Cloud computing is far from being a novelty technology, but it’s only recently that we’ve started to really use it to its full potential. The global cloud computing market was worth $293,938 by the end of 2019. Now, it is expected to more than double in value, with experts predicting it will grow to $657,755 by the end of 2025.
We live in a world driven by technology, and recent events have taught us how important it is to have the means to stay connected, even though we are not physically in the same place. Cloud computing has the potential to help change our lives for the better, streamlining a wide variety of everyday tasks.
Thanks to cloud computing, businesses can now deliver products to the market faster, we get to enjoy a range of services that were not available before, such as multimedia, gaming and video streaming. But there is so much more cloud computing can do for the future of our society.
Building the digital infrastructure of tomorrow’s cities
Smart cities used to be a distant dream, often perceived as fantasy seen in movies and book. But what if I told you we are closer to achieving it than you imagine? It is estimated that, by 2050, 66% of the global population will live in urban areas, with much of the urban growth concentrating on developing regions, particularly Africa.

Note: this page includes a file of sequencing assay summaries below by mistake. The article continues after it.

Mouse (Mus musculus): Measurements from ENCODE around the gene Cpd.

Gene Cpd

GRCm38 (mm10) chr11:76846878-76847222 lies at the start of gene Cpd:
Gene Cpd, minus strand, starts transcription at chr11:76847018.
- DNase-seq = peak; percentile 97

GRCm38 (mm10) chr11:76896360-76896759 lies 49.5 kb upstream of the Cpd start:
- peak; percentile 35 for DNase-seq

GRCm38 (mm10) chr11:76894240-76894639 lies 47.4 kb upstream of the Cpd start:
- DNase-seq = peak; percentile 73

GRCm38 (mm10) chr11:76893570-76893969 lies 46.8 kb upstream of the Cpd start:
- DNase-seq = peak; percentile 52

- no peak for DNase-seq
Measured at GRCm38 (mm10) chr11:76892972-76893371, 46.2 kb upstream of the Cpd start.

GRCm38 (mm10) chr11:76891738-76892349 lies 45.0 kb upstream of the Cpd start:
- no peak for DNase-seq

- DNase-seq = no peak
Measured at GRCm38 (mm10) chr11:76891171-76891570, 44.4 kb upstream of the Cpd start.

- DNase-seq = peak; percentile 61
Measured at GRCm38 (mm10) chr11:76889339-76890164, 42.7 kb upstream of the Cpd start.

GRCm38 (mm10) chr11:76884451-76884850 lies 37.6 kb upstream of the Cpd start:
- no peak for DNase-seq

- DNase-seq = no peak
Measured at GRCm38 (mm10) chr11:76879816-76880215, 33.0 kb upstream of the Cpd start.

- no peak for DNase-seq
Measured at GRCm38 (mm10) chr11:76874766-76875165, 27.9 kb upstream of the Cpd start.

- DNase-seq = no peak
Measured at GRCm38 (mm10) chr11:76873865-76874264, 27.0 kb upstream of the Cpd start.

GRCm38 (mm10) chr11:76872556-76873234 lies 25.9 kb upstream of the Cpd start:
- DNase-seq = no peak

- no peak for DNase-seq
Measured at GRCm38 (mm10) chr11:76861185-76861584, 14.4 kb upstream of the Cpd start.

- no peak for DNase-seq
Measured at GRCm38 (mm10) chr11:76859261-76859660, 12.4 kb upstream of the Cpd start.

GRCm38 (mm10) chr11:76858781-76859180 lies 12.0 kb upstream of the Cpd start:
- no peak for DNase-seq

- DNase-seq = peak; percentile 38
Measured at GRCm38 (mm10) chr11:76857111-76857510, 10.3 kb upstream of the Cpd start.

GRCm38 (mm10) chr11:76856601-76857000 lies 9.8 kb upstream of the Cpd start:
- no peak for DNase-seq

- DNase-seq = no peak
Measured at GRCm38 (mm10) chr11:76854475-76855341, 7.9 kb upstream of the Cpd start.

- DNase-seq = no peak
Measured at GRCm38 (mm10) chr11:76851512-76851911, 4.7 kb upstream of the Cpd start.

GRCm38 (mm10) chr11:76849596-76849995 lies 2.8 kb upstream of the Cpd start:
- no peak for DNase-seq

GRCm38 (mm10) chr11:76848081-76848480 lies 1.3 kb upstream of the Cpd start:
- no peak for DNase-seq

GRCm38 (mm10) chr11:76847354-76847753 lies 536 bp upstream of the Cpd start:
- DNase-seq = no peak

The cities of tomorrow will be founded on digital infrastructures and is estimated that 6 billion people will inhabit them by 2045. But what does cloud computing have to do with it?
If we want to have smart elevators, autonomous cars, drone deliveries and smart farms, then we need a virtual place to store all this data – enter, the cloud. All of these devices and many more will be better managed, safer and easier to use, all thanks to the cloud and its ability to not only store massive amounts of data, but also analyze it.
Many companies, including Huawei, are working to create something called Industry Cloud, which involves multiple separate clouds that work together inside a digital ecosystem. This means each industry gets its own designated cloud, which governments and businesses can use to deliver better services to citizens.
Managing an ever-growing volume of data
We know everything around us is made of atoms, but what we don’t realize is the whole world is made of data as well. Our online habits, purchase decisions, what we choose to eat for lunch today – everything can be turned into data and analyzed to learn a bit more about the needs and wants of humanity.
But there is no point in gathering vast amounts of data if we don’t have the capability to store and make use of it. Cloud computing as the ability to help find a place for all this lose data, where it can be gathered and made available for those who need it. No more piles of external hard drives holding mountains of files. All these files could be available on the cloud, at any point and from any device.
Helping Artificial Intelligence learn and adapt